On the morning of October 12, Eliud Kipchoge, the best marathoner on earth, will set off from the Reichsbrücke Bridge in Vienna, Austria, with the goal of traversing 26.2 miles—42.165 kilometers—in less than two hours, almost half a minute faster than any person in history.
A little less than 120 minutes later, the world will know whether he succeeded.
The sub-two-hour marathon is the last great barrier in distance running. Elite athletes have been closing in on the milestone for more than a century, but only in the past few years have they started to come close. Kipchoge holds the official world record of 2:01:39, which he set at the Berlin Marathon in 2018.
But as the running world (and its sponsors) have grown obsessed with breaking the two-hour barrier, they’ve sought to engineer the perfect race to finally see if a human could do it. And in that ideal-marathon bubble, Kipchoge has gotten even closer than 2:01:39.
In 2017, the Kenyan attempted to break the two-hour barrier at Italy’s Formula One race track, in Monza. He came agonizingly close, completing the race in 2:00:25, too slow by an average of less than one second per mile. An exhibition event sponsored by Nike, conditions in Monza had been so carefully controlled that the race was ineligible for world record consideration. Still, Kipchoge had come closer than many thought possible. As he said after the race: “The world now is just 25 seconds away.”
On Saturday, at 8:15 am local time (2:15 am ET), Kipchoge will make his second attempt at a sub-two-hour marathon at another exhibition event, this one organized by global manufacturing company Ineos. And while no one can predict the future, it looks like he has a solid chance of pulling it off. Conditions Saturday morning in Vienna look to be even more favorable than in Monza. Assuming he runs a smart, injury-free race, the following four factors will dictate Kipchoge’s success—or his failure.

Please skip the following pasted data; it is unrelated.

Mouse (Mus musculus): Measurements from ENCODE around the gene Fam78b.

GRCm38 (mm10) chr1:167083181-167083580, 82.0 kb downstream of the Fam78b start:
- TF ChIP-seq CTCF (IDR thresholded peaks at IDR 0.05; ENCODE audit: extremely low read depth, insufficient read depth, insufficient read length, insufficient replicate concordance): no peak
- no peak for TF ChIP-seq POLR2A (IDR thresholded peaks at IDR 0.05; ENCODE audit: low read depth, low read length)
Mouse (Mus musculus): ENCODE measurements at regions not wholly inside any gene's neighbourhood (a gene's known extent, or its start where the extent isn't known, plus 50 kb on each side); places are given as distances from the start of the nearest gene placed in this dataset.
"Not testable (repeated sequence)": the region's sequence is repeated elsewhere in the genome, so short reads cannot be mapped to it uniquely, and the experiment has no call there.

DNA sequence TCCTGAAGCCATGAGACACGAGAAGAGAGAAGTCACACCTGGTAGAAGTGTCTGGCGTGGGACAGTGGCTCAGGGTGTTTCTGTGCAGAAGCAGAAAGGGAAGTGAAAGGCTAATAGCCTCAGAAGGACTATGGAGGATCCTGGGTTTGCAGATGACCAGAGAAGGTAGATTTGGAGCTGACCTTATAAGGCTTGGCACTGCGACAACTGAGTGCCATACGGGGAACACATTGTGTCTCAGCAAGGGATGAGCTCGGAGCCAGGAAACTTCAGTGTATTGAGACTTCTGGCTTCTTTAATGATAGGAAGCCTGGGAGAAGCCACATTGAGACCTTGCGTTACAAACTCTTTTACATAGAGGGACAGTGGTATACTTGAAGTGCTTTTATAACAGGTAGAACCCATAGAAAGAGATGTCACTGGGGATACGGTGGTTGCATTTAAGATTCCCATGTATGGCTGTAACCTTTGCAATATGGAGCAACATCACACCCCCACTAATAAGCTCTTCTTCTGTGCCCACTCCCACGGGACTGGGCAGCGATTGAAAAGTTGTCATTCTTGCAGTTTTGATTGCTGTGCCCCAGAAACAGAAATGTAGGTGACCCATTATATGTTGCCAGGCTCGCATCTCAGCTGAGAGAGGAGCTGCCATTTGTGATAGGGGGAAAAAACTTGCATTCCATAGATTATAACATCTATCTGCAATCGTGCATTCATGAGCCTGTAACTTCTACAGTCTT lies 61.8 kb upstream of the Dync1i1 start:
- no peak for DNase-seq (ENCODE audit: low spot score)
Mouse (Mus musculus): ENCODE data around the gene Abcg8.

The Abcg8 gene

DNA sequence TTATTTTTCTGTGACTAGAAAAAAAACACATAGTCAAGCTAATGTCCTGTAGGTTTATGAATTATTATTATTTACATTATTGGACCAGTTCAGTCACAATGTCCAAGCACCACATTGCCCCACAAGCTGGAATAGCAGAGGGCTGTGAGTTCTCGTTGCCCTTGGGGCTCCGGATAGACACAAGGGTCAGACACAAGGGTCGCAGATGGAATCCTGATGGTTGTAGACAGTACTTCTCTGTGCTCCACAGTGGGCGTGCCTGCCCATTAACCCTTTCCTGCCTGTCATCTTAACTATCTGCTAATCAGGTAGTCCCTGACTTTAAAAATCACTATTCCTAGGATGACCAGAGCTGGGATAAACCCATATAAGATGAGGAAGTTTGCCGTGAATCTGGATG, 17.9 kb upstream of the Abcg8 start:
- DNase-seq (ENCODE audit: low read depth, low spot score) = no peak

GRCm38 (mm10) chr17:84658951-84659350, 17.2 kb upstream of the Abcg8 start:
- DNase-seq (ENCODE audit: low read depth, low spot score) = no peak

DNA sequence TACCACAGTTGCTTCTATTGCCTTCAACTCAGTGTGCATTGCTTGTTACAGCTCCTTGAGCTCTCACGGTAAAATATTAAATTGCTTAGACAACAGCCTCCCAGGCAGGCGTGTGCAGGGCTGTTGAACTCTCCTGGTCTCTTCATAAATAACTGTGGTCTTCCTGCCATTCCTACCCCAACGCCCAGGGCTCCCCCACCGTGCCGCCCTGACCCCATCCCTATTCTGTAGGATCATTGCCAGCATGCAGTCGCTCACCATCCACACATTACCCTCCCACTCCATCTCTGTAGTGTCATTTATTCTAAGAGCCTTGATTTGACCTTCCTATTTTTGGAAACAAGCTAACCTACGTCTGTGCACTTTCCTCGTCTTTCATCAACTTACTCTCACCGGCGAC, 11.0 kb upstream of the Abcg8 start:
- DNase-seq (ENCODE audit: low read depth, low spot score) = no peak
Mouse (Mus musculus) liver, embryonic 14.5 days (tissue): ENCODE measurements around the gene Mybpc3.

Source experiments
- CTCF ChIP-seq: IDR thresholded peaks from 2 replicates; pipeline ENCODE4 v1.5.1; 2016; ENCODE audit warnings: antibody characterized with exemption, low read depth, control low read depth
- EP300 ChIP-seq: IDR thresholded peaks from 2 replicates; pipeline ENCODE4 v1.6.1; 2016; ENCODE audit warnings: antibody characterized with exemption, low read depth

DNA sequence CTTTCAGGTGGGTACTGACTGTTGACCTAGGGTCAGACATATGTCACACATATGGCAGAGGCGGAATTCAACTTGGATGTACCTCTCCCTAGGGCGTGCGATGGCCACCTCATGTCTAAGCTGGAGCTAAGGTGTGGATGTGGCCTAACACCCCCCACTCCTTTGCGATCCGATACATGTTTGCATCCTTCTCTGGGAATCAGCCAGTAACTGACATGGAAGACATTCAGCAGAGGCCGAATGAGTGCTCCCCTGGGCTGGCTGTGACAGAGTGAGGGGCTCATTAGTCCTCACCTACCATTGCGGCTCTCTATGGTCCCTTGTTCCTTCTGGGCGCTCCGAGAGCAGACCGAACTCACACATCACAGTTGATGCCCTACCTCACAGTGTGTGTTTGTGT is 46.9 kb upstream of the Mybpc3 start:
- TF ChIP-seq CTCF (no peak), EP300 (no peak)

The first time Kipchoge chased the sub-two-hour marathon, he did it wearing a special edition of Nike’s Vaporfly 4%, a shoe the company claimed could make runners 4 percent more efficient on their feet. In the past two years, peer-reviewed studies and analyses by WIRED and The New York Times have confirmed that, for many runners, the shoes perform as advertised.
But maybe not all runners. Some people respond less to the shoes than others. What’s more, 4 percent more efficient does not necessarily translate to 4 percent quicker. Some simple math confirms this: If the Vaporfly gave runners a 4 percent speed boost, every marathoner capable of running 2:05 or better (a rarified club, to be sure, but one with at least 10 members in 2019 alone) would need only slip on a pair to break two hours.
Yet since the shoes made their debut, several marathoners have posted shocking personal bests, the most recent example being Ethiopian Kenenisa Bekele, who last month won the Berlin Marathon in 2:01:41, a mere two seconds shy of Kipchoge’s world-best time.
Bekele ran that race in the latest version of Nike’s Vaporfly, a pair of shoes the company says saves runners even more energy than its predecessor. Kipchoge, meanwhile, has been spied practicing in Vienna in a Vaporfly prototype rumored to be more energy efficient than anything he’s worn since Monza.
One of the things that will make Kipchoge’s attempt in Vienna ineligible for official record consideration is the pacing strategy. In official marathons, pacers must start from the beginning of the race, and they can only shield the frontrunners from wind for as long as they’re physically able. The upshot is that pacers typically burn up and drop out long before the race is over, leaving competitors to run the last, most arduous miles unshielded.